NANIMEpaper - Independent and Court-Ordered Forensic...

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Independent and Court-Ordered Forensic Neuropsychological Examinations Official Statement of the National Academy of Neuropsychology Approved by the Board of Directors 10/14/03 Purpose : The responsibilities of the neuropsychologist in the context of performing an independent forensic examination differ from those of the clinical examination. Because neuropsychological training typically occurs in clinical contexts, the transition to the independent forensic examiner role may result in uncertainty about how to negotiate the unique responsibilities of this role. The purpose of this paper is to identify some of the areas of distinction between independent forensic and clinical examinations and to offer recommendations for those performing independent and court-ordered forensic neuropsychological examinations. Much of the information pertaining to independent forensic examinations also applies to forensic examinations in general. The Neuropsychologist-Retaining Party Relationship: An independent forensic neuropsychological examination, also referred to as an independent medical examination (IME), independent psychological examination, or compulsory examination in some jurisdictions, is performed by a neuropsychologist who is hired as an independent contractor by a third party, such as an insurance company, an attorney, or the court to make a determination regarding neuropsychological functioning. Referral questions in civil litigation often involve determination of the presence or absence of neurological and/or psychiatric disorders, causality related to a specific event or injury, prognosis, medical necessity of treatment, and/or disability status. In criminal litigation, the neuropsychological examination may be used to assist in determining competency to stand trial, issues of responsibility for the crime, or in sentencing/mitigation. The nature of the examination may range from a relatively brief clinical interview to a comprehensive examination that includes extensive psychological or neuropsychological test administration. The role of the neuropsychologist when performing an independent neuropsychological examination is narrowly defined. The neuropsychologist has been hired by a third party seeking answers to specific questions related to brain-behavior relationships. In contrast to clinical contexts, the neuropsychologist does not work for the person being examined. As a result, the examination parameters and professional requirements are often different. The neuropsychologist must be aware of the overlapping yet often quite distinct professional and ethical conduct required in independent examination contexts. The Neuropsychologist-Patient Relationship: The relationship of the neuropsychologist with the examinee when performing an independent neuropsychological examination parallels but also differs in important ways from that of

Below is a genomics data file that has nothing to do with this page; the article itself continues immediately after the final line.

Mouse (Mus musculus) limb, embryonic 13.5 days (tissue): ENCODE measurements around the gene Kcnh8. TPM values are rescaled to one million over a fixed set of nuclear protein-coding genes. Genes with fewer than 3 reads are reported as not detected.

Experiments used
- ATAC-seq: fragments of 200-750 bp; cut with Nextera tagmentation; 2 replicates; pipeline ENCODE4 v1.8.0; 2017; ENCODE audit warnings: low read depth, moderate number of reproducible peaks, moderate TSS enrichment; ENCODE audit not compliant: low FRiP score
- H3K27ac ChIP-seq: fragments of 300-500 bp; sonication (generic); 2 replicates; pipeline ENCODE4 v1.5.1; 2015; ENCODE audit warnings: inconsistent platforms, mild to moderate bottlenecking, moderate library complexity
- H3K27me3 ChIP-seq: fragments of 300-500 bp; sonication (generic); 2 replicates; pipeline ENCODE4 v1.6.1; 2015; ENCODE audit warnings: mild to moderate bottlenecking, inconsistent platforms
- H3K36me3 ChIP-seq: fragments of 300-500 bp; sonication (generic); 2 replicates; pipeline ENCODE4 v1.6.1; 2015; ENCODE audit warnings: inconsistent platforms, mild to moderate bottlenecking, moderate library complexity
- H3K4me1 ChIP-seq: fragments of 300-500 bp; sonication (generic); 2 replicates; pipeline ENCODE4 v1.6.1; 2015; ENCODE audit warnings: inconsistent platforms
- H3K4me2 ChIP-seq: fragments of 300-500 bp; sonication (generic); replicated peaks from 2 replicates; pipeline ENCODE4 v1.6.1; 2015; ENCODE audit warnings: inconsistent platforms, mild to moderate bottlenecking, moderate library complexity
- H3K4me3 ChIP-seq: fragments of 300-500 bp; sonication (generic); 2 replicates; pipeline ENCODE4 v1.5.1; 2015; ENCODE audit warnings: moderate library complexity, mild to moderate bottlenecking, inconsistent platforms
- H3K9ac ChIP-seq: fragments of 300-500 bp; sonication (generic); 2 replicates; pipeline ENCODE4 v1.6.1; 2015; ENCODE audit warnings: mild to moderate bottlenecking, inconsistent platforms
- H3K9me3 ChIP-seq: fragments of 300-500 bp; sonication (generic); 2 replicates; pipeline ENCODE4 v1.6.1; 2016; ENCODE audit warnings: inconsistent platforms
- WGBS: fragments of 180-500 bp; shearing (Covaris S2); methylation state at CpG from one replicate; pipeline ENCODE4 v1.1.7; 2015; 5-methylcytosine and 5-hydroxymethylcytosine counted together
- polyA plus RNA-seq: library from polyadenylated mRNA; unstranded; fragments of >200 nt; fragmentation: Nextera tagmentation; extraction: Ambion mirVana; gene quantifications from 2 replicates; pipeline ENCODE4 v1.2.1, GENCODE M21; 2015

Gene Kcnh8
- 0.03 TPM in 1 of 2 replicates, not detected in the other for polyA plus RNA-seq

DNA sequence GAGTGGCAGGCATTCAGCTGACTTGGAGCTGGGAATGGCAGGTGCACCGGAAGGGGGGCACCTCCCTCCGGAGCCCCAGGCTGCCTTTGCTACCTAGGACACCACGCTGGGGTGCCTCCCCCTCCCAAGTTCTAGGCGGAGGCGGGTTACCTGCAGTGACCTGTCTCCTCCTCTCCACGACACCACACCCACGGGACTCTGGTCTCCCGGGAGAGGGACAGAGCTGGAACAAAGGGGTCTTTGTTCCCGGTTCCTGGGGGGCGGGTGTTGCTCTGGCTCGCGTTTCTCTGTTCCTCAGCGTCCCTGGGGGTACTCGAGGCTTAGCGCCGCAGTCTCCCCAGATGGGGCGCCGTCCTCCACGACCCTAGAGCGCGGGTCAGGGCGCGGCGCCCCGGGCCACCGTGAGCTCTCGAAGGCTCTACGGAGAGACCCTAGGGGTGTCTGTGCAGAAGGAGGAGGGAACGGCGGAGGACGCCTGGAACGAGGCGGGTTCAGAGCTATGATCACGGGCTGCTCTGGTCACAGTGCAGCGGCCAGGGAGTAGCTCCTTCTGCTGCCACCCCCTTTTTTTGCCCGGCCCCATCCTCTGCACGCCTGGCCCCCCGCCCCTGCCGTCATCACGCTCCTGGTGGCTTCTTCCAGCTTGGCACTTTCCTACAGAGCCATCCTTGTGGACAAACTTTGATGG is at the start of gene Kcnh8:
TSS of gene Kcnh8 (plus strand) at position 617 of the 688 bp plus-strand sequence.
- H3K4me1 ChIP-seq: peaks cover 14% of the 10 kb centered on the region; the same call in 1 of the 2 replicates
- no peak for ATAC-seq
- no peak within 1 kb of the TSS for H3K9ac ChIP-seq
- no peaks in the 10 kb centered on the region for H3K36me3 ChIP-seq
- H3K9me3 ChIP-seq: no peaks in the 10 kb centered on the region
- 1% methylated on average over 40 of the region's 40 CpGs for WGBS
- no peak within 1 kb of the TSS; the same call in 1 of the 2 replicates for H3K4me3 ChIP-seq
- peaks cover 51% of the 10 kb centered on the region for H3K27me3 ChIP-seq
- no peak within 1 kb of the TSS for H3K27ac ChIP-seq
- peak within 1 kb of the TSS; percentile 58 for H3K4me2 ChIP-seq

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NP IMEs Page 2 of 10 the clinical examination, with limits on the usual neuropsychologist-patient relationship. The neuropsychologist has been hired by a third party seeking answers to specific
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This note was uploaded on 12/01/2011 for the course CLP 7934 taught by Professor Staff during the Summer '08 term at University of Florida.

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NANIMEpaper - Independent and Court-Ordered Forensic...

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